March 18, 2018
Victorious Vladimir Putin lashed out at accusations Russia was responsible for poisoning Sergei Skripal, a former double agent, as he celebrated winning a fourth presidential term on Sunday night.

Mr Putin, who thanked his supporters outside the Kremlin for his victory, dismissed British allegations that Russia was responsible for the attack by saying it was "total nonsense" that someone would have allowed such an attack before the election.
He said: "Russia does not possess such agents. We have destroyed all our chemical arsenals under control of international observers."
Despite a campaign troubled by lack of interest and an opposition boycott, Mr Putin had collected 76 per cent of votes with four fifths of the ballots counted, according to the central electoral commission.
Although his victory was never in doubt, a poorer showing than the 64 per cent he got in the 2012 presidential election could have called into question the continuation of his 18-year rule.
Vladimir Putin dismisses claims Russia was behind Salisbury attack after winning fourth term as president
Another six-year term will allow Mr Putin, 65, to rival Joseph Stalin as the country's longest-serving leader.
On Sunday evening, Mr Putin thanked supporters outside the Kremlin for his victory.
“I see in this an acknowledgement of what was done in recent years in very difficult conditions, I see in this the trust and hope of our people that we will work just as intensely, just as responsibly and even more successfully,” he said.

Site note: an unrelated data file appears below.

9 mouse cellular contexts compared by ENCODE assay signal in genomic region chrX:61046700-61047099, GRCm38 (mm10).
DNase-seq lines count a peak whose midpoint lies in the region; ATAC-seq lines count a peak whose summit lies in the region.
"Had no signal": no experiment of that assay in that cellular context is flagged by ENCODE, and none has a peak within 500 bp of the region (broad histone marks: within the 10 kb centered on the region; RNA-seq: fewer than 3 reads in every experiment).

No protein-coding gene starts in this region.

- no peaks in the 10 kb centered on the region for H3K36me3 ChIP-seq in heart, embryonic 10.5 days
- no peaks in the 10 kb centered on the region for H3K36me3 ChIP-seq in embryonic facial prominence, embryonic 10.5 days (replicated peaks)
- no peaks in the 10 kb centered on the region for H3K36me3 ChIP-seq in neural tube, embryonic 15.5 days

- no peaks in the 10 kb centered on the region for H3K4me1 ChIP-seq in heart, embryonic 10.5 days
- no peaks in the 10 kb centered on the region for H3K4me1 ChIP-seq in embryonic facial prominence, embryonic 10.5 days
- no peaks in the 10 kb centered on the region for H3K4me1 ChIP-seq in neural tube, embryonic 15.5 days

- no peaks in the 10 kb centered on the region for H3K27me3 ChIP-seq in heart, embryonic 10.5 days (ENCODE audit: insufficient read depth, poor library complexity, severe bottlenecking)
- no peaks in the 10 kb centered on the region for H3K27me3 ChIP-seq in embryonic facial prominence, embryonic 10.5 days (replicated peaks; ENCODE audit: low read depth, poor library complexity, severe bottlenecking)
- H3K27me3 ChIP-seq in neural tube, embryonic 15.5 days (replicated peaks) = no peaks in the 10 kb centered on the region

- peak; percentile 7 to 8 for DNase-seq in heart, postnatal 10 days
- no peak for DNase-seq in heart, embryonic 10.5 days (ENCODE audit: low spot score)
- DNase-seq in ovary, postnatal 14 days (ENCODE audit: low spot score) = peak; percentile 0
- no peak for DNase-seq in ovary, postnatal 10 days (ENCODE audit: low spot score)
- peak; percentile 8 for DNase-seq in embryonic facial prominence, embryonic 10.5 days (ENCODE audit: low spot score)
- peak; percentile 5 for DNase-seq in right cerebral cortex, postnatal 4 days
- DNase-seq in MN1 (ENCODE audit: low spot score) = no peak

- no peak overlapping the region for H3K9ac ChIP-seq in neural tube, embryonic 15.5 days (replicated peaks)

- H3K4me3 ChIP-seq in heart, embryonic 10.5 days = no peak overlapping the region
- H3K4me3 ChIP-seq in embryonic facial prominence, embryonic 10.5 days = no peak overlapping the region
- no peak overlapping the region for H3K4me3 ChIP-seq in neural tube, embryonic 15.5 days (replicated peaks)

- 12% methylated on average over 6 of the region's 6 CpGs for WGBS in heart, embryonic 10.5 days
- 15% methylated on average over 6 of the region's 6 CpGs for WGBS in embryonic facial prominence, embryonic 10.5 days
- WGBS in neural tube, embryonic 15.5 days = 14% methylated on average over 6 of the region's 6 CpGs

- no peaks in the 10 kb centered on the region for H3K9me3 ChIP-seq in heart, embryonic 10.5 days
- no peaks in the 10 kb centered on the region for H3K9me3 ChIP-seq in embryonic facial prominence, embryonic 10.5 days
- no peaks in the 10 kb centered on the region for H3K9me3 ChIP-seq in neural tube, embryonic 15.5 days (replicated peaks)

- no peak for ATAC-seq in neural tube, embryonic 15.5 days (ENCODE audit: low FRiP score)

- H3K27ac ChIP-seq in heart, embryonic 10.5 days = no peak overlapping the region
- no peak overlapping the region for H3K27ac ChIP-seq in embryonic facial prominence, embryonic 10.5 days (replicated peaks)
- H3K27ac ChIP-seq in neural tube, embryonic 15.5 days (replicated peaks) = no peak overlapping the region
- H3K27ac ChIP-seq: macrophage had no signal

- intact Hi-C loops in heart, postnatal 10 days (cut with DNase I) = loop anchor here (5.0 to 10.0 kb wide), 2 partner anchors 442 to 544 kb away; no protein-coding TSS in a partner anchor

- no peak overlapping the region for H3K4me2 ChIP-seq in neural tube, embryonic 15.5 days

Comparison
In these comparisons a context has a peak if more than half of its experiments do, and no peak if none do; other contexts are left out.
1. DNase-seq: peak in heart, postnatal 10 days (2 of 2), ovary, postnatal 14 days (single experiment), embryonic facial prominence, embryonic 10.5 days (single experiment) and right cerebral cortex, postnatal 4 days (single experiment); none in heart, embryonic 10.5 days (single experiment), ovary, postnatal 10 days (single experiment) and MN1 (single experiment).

Opposition leader Alexei Navalny, 41, who was barred from running due to a politicised embezzlement conviction, called a voter boycott and recruited 26,000 electoral observers to catch any attempts to inflate turnout.
Vladimir Putin dismisses claims Russia was behind Salisbury attack after winning fourth term as president
The WCIOM exit poll placed turnout at 63.7 per cent, just below the 65 per cent the Kremlin was reportedly seeking to match the 2012 results.
At a school polling station in Odintsovo, an industrial city of 140,000 in the Moscow region, electoral commission member Sergei Nekhayonok described pressure from the authorities to “raise turnout”.
The state-owned factory where he works had been sending him and other employees door-to-door for the past two weeks to encourage people to vote, he told The Telegraph.
“Each district administration gets out the vote,” he said. “I don't know if this is normal or not.”
Vladimir Putin dismisses claims Russia was behind Salisbury attack after winning fourth term as president
Mr Putin's campaign spokesman Andrei Kondrashov offered a tongue-in-cheek thank-you to Britain for the diplomatic row over Mr Skripal's poisoning, which he said had created a “turnout we couldn't have dreamt of ourselves”.
“When Russia indiscriminately and without evidence is accused of something, all that the Russian people do is come together around a centre of power. The centre of power today is Putin,” he said.
Vladimir Putin dismisses claims Russia was behind Salisbury attack after winning fourth term as president
While communist candidate Pavel Grudinin placed a distant second, his reported 11.2 per cent marked an improvement over his poll numbers. Perennial nationalist candidate Vladimir Zhirinovsky received 6.7 per cent.
Among those who voted was Gérard Depardieu, 69, the ever controversial French film star who was awarded Russian citizenship by Mr Putin in 2013. He cast his ballot at the Russian embassy in Paris.
Russians in Ukraine were blocked from voting by police and protesters as annexed Crimea held its first-ever Russian presidential vote.
Vladimir Putin dismisses claims Russia was behind Salisbury attack after winning fourth term as president